Program: S6100 (from earned AS) or S6150 (from earned AA)
The Bachelor of Science in Criminal Justice degree program provides a broad study of crime and society’s crime control mechanisms while preparing the graduate for a professional career in criminal justice. Coursework includes a broad overview of the interdisciplinary field of criminal justice, drawing upon a study of criminology, sociology, psychology, law, public policy, and other related disciplines to develop insights into the causes of, and preventative measures for, criminal behavior. The program’s curriculum includes content related to deviant behavior, criminal investigations, corrections, the court system, and criminal justice administration. Emphasis is placed on the ways law enforcement entities work together to implement laws. The roles of the Supreme Court and the U.S. Constitution are also studied. A graduate of the Criminal Justice Program is prepared for an entry-level career within law enforcement, corrections, the probation and parole arenas, private and industry security, and other criminal justice fields. This program is also beneficial for an employee of a criminal justice agency who is seeking incentive benefits or career advancement. In addition, the program graduate is prepared for graduate study in criminal justice and related fields.
Admission to this program requires an Associate in Science (AS) or Associate of Arts (AA) degree (or the equivalent) from a regionally accredited school or college, and at least a 2.0 grade point average on a 4.0-point scale. The student must meet the requirements for college-level mathematics, reading, and writing. Any deficiencies must be satisfied prior to admission to the baccalaureate program. A student with an Associate in Applied Science (AAS) degree is qualified for admission to the baccalaureate program once he or she has met the above-mentioned requirements. Any deficiencies in General Education requirements must be satisfied prior to graduation with a bachelor’s degree. If the student’s associate degree is from a non-regionally accredited institution, but is nationally accredited, the degree qualifies for admission, but a course-by-course evaluation is done according to Polk State College’s transfer practices and policies.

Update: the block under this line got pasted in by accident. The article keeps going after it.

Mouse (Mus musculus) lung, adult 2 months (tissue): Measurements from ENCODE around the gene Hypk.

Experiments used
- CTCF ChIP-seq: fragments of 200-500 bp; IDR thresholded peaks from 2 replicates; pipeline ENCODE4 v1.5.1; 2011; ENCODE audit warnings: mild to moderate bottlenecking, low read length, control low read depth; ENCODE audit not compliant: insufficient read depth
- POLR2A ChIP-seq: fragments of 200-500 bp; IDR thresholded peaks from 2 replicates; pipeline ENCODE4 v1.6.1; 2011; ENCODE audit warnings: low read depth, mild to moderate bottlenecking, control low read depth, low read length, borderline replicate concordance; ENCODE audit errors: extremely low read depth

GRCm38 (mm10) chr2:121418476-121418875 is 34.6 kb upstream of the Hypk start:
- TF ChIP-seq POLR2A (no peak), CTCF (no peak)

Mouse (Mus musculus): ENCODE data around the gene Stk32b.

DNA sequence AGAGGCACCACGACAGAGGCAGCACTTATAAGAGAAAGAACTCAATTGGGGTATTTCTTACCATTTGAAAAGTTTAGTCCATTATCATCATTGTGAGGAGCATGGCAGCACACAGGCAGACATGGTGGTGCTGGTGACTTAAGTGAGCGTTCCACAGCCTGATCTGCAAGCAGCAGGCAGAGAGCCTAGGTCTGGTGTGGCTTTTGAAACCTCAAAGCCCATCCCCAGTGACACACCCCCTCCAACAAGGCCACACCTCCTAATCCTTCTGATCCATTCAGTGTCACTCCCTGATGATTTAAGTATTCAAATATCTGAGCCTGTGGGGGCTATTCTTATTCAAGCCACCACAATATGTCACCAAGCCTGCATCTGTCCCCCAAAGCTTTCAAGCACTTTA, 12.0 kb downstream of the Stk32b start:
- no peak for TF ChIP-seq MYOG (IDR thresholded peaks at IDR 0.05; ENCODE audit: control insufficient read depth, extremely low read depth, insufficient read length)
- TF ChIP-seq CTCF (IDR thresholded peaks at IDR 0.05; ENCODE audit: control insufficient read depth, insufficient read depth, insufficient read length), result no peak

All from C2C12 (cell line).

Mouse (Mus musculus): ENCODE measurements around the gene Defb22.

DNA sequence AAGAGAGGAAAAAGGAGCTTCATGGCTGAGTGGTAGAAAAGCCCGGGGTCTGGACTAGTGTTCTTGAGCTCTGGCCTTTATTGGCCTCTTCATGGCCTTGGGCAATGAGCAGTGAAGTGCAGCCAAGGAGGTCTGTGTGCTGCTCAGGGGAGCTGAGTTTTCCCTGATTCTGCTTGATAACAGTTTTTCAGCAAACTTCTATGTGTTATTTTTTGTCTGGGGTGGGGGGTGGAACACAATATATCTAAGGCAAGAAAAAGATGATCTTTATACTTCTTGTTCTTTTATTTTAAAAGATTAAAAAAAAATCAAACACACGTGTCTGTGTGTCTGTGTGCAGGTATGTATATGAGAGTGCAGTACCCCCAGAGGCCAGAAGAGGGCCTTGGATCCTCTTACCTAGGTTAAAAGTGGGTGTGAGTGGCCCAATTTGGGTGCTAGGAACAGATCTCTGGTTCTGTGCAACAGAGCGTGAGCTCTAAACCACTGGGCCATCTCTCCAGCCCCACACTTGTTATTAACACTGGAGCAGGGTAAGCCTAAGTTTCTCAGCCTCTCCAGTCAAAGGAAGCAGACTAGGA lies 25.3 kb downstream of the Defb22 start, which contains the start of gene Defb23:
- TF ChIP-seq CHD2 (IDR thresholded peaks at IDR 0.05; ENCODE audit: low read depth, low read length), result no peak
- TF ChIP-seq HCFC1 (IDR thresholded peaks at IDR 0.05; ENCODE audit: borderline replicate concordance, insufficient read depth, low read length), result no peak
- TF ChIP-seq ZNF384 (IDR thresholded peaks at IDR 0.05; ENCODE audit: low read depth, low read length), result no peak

A student who has previously earned an AS degree should select the following program code in the online application: S6100 Criminal Justice from Earned AS.
A student who has previously earned an AA degree should select the following program code in the online application: S6150 Criminal Justice from Earned AA.
If a student has earned both an AS and an AA degree, he or she should select the AS option (S6100).
Course Progression for the Bachelor of Science in Criminal Justice:
The Bachelor of Science in Criminal Justice curriculum is provided in a flexible format. A student is not required to complete all lower-division courses before enrolling in upper-division courses; however, he or she must take CCJ 3024 Survey of the Criminal Justice System as the first upper-division course. The content from this course provides fundamental information on the necessary components of the criminal justice system, allowing a foundation upon which other courses build. After completion of this course, the student may take upper-division courses in any order. Although a preferred order is designated for the program, there is sufficient reinforcement of key concepts across the curriculum, without redundancy of material, to enable the student to be successful if courses are taken in a different order. This format accommodates the working adult who enrolls part time and must balance class enrollment with work and family responsibilities.
In order to promote timely progression toward graduation, most of the upper-division courses are offered at an accelerated pace, allowing a part-time student to complete 9 to 12 credit hours each semester while enrolled in no more than two classes at a time. Each student must take CCJ 4900 Capstone Experience: Criminal Justice, during the last semester prior to graduation and obtain permission from the Program Director before enrolling in this course.
Program Learning Outcomes (PLOs):
Upon successful completion of the program, the graduate is able to:
PLO 1: Compare and contrast the basic theories, patterns, typologies, and causes of crime.
PLO 2: Examine the roles and challenges faced by the police, courts, and corrections.
PLO 3: Apply criminal justice theories, as well as legal and ethical principles, to crime-related problems.
PLO 4: Differentiate between the structures, functions, and interactions of key institutions in the field of criminal justice.
PLO 5: Implement policing philosophies by incorporating analysis and evaluation of criminal evidence, investigation strategies, and surveillance techniques.
PLO 6: Evaluate correctional philosophies and analyze historical and current dilemmas in corrections.
PLO 7: Outline legal due process, criminal procedures, the defendant’s rights, the victim’s rights, and constitutional rights.